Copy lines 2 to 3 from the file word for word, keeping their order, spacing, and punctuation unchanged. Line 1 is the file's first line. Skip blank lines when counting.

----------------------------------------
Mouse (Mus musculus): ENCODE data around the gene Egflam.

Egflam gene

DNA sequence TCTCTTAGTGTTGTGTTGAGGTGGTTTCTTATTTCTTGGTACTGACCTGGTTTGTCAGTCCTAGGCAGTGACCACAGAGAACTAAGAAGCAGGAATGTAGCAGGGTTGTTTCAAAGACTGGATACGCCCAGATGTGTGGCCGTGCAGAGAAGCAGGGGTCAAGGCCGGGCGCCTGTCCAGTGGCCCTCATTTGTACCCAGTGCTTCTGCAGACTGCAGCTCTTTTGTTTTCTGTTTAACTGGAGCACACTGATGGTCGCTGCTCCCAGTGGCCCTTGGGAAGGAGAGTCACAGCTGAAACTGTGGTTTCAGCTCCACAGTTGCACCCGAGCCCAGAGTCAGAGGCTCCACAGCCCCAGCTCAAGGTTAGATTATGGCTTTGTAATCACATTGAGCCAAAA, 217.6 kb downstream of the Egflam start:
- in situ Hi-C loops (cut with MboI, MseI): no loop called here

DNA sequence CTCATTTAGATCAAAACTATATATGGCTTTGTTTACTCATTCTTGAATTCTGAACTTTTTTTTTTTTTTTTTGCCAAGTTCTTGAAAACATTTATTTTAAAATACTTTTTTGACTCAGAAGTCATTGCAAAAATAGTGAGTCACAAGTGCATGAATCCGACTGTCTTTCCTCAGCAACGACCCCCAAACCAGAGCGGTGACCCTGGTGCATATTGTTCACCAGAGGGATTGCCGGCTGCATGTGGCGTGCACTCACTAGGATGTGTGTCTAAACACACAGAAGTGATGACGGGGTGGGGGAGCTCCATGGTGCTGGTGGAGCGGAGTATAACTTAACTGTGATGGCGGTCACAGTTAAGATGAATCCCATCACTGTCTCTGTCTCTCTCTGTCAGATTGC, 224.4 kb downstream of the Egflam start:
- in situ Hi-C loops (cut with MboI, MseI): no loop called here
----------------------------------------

Egflam gene

DNA sequence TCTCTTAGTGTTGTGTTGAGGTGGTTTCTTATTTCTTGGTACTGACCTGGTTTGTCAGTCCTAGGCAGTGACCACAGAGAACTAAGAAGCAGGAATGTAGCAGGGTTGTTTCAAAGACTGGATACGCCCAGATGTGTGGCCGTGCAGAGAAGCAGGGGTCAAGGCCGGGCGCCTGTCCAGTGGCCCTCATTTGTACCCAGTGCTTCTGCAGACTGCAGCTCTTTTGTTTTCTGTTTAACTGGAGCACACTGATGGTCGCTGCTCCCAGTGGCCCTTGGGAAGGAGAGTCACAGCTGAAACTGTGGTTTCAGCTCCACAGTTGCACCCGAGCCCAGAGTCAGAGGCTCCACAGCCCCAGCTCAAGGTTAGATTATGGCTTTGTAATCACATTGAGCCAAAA, 217.6 kb downstream of the Egflam start: